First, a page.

There are lots of different equipment configurations with which you can do RSpec spectroscopy. Below are some suggestions. We haven’t tried them all, but these are the kinds of approaches we’ve seen in use.
Are you new to spectroscopy? An RSpec user, Iain Petrie, has written a very valuable, two-part introduction to the field. Read his posts from the bottom of each page to the top for chronological order. Set one: link. Set two: link.
Have questions? Fill in our contact form (link) to have our Help Desk experts email you. We specialize in getting newcomers up and going.
Also, see the short video here to see information about the free webinars that Field Tested Systems offers. These webinars are a complete introduction to the fundamentals of spectroscopy, the equipment needed and the kinds of scientific results you can expect.
Here’s what you need to get started in the field of telescope spectroscopy:
1. RSpec software: you can download a free, fully-enabled 30-day trial version of RSpec from this link. If your trial period runs out, just send us an email and we’ll be happy to provide you with an extension. You can also purchase a copy in our store: link. Even without clear skies or the necessary diffraction grating, you can get started today with the trial version and our sample video file you can download by clicking on this link. A sample single frame image from the video: link. This is a .bmp file, but RSpec hands FITS files too!
Also see link for sample files and a YouTube video of a workshop Tom gave on processing.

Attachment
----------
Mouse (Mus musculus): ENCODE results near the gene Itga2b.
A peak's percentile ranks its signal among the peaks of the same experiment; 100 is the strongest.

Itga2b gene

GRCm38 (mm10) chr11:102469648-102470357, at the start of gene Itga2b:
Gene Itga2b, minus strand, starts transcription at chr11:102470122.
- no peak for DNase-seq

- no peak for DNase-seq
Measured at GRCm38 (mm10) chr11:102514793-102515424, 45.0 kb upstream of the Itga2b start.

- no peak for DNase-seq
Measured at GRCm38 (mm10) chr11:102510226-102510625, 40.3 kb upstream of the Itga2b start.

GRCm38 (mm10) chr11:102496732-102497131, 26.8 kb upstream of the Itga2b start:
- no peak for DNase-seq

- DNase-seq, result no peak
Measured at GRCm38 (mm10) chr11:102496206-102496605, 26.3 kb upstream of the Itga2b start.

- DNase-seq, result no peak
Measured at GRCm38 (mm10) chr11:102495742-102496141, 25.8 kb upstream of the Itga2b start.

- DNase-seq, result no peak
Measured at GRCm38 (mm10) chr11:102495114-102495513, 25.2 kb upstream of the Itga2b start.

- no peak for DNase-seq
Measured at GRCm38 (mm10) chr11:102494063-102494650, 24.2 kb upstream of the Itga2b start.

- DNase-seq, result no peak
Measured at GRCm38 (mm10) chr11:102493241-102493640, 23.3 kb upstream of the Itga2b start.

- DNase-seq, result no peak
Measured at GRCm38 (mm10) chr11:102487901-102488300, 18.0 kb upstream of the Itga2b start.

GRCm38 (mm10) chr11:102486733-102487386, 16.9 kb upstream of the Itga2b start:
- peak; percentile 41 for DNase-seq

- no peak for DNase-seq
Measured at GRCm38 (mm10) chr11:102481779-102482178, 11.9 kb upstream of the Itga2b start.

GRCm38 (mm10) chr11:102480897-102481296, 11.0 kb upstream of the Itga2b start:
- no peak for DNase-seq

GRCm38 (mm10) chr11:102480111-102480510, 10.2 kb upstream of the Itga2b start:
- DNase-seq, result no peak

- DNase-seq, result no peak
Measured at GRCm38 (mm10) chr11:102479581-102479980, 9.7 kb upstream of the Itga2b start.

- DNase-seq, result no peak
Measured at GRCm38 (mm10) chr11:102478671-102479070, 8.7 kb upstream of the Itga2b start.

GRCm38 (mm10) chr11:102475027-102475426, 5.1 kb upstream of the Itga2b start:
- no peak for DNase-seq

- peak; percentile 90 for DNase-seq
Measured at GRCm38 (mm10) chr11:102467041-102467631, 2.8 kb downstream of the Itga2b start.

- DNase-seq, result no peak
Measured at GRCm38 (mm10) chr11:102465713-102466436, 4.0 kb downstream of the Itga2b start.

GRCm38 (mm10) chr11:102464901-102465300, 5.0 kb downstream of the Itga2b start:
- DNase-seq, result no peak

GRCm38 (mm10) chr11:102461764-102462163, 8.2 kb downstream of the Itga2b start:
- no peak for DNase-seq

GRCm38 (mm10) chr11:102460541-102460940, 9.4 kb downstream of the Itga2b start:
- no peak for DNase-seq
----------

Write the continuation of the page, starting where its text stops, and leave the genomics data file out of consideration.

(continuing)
2. Diffraction Grating: We recommend the Star Analyser 100. It comes mounted in a standard 1.25” filter cell which screws into your CCD imaging camera, your telescope’s filter wheel, or the nosepiece of your video camera, or your DSLR. With 100 lines/mm, the Star Analyser 100 was specially designed amateur spectroscopy. Details: link.
RSpec can process real-time video, or FITs, JPGs, BMPs, TIFs, RAW files from any source including DSLRs and your current astronomical CCD.
Video Cameras: RSpec can process static images, or real-time video. If you want to do real-time video, you’ll need a DirectX-capable video camera. We recommend the ZWO ASI120MC Color Astronomy Camera ($199, link) as a good planetary and spectroscopy camera. Just screw your diffraction grating into the nose of the camera and you’re ready to go! The Celestron Neximage Burst Color camera ($199, link) also works right out of the box with our Star Analyser grating. (Sensor distance is 44mm.)
RSpec can also show live video spectra from Imaging source cameras, Mallincams, Orion All-in-One camera (using their Live Broadcast/WDM drivers), and the QHY5-II series and QHY5-III series of cameras.
Have a DSLR? Use www.sparkosoft.com to use RSpec with a live DirectX feed from your DSLR.
Mono or color? If you’re doing public outreach or teaching with RSpec, we recommend a color video camera so that the RSpec video preview of the spectrum is the more interesting and intuitive rainbow rather than just black and white. Mono cameras can produce more detailed spectra and are more sensitive, but a grey smudge is a lot less engaging to newcomers than a colorful, rainbow spectrum.
If you already have a astronomical video camera that you use with your telescope, if it can accommodate a 1.25″ filter cell for the diffraction grating then you probably have all you need. To get the best spectra, the grating should be located at the optimal distance from the CCD chip – see our calculator (link) and read about spacers at this link.